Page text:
Anthropocentrism and Ecocentrism
- Pages: 3
- Word count: 551
- Category: Values
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The Anthropocentrism view is the belief that humans alone have intrinsic worth or value. Simply put it means that if something promotes the wellness or interests of humankind then it is a good thing, if not than it is a bad or neutral thing. An example would be the animals in nature, which are considered good, because they provide us with entertainment, knowledge, medicines, clothing and many other things that are in the better interests of humans. However, while it may provide us with these items, it is still believed to have no actual value in itself. Only what it provides us with is actually considered to have value because it is what the human desires and therefore promotes our wellness or interests. On the other hand, let’s look at a disease that affects humans and another one that affects only bears. If an epidemic was discovered that affected humans we would immediately begin studying the disease and begin working towards a cure for it. Since it is affecting humans in a negative way it is a bad thing.
However, if an epidemic that affected bears alone were to be discovered we wouldn’t be as quick to take evasive action. We would work on it for a few reasons such as we wouldn’t have bears to hunt for fur or meat, or we would be worried that it may evolve into a strain which can be contracted by humans. So, since it a neutral thing we would help to prevent it but we would be less quick to jump to it’s aide. The anthropocentrism’s view on deforestation would be to use the cost benefit analysis, which is to choose the alternative that has the greater net balance of benefits over the harms or costs. If tearing down a forest would cause greater harm than it would good, or would cost more than it is worth, than the decision would be made not to do it. However, while this method may be used it still does mean they are against it or for it. What it does mean is that they as long as it produces decent results than they would be for it.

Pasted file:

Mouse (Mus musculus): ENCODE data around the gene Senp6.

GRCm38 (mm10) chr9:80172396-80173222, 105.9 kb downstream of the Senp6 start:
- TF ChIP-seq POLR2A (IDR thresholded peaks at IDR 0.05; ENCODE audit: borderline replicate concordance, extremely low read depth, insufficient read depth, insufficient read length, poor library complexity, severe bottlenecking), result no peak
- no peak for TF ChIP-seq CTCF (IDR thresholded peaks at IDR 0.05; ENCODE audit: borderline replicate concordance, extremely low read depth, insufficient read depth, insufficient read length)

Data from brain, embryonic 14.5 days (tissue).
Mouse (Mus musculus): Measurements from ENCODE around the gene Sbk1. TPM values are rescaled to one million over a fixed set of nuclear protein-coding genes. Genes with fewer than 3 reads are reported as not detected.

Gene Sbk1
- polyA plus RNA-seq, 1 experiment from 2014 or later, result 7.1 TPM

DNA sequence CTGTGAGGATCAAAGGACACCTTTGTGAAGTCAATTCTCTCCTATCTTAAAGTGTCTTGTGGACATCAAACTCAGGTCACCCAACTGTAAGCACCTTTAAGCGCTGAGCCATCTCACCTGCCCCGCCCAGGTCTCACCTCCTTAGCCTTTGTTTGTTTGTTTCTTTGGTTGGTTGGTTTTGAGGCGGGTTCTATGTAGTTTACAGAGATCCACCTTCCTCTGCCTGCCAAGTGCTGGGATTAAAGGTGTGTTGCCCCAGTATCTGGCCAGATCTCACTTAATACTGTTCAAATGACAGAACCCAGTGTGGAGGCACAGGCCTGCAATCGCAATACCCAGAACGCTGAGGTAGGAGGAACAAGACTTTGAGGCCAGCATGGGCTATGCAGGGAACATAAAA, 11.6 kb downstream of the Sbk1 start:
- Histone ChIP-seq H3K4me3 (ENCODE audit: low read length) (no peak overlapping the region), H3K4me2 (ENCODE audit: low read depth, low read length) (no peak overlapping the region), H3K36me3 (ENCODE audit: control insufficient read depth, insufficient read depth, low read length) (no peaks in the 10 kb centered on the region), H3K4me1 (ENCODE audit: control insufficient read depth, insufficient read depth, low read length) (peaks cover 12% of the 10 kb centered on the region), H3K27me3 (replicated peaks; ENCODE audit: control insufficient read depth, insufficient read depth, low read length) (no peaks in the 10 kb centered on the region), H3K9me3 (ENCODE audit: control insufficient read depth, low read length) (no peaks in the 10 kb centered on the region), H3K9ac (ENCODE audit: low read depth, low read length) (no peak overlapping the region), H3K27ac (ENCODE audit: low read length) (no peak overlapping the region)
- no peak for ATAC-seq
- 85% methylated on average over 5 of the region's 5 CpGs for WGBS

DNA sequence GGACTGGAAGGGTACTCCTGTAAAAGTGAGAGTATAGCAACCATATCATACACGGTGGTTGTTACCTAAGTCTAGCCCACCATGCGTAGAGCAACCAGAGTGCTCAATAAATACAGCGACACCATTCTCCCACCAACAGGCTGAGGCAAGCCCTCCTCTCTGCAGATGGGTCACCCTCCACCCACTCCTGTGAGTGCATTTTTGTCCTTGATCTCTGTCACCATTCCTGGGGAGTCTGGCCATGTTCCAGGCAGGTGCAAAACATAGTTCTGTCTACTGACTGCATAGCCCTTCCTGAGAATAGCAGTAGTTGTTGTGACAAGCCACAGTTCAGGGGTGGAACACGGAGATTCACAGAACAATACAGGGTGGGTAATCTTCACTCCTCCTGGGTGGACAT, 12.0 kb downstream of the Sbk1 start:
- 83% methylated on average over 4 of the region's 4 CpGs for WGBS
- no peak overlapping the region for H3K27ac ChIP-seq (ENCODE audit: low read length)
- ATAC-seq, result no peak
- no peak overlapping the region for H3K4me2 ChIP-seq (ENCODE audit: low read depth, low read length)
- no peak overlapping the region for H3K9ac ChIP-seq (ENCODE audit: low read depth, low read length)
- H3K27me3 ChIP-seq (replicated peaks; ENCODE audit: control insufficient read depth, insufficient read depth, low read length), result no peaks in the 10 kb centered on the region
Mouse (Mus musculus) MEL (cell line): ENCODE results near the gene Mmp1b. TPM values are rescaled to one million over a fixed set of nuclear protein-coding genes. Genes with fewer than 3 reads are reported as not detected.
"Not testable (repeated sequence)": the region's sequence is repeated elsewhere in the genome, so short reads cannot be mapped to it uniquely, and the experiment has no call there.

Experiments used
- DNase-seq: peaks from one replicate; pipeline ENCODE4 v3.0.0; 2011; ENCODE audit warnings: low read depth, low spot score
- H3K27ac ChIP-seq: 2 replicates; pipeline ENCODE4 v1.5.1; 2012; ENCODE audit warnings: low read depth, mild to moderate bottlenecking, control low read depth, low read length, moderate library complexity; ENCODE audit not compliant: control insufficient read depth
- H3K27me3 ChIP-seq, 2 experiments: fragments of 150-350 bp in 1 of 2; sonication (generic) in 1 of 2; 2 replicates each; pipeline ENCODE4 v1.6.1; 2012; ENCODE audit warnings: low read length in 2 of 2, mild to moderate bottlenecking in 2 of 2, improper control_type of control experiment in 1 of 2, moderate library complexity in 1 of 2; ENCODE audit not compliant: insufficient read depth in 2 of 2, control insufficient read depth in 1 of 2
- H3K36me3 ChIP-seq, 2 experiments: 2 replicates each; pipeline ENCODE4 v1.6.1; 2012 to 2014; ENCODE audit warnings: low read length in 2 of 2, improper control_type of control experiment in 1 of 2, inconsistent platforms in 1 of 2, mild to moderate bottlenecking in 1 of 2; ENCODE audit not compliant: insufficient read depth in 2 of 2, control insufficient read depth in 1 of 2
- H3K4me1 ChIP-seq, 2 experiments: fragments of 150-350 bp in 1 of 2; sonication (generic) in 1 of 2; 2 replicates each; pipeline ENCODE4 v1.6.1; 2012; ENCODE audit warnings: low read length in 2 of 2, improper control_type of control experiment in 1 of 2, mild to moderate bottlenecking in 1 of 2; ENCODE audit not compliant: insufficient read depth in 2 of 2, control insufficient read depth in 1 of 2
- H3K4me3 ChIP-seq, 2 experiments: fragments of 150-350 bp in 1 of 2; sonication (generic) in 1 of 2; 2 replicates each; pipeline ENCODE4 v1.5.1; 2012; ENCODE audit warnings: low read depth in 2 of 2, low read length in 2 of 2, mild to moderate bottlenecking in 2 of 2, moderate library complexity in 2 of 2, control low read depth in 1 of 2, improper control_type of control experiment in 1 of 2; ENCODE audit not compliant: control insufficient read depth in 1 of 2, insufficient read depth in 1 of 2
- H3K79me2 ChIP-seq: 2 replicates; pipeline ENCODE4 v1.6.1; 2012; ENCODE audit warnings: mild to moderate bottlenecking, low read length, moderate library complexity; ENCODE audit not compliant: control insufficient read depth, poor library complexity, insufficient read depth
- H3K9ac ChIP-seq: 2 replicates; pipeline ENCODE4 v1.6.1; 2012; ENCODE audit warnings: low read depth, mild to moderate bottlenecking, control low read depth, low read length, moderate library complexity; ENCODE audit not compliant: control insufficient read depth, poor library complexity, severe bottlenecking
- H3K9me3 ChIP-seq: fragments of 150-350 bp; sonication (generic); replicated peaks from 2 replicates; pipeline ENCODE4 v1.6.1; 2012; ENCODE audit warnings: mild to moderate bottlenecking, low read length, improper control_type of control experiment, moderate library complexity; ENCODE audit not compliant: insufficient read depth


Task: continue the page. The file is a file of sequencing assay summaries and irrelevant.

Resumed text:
The Ecocentrism view is the belief that not just humans have intrinsic value, but other life forms as well. While there are different variations inside this belief, such as the debate of life forms individually have value or the entire ecosystems in a whole, the difference from anthropocentrism is that not only humans are believed to have intrinsic value. Using the same example as above, which is the animals providing us with entertainment, food and other things, we would see that because the animals provide us with this they are invaluable themselves instead of just what they produce for us. While with the anthropocentrism view we would only value the products of the animals with the Ecocentrism view we would value the animals themselves for providing us with these services. The Ecocentrism view towards deforestation is that the trees and the forest ecosystem should be realized to have intrinsic value. So, while, once again, they are not against it completely since it is required, but they are more likely to stand against it since they would appreciate the value of the forest and it’s ecosystems.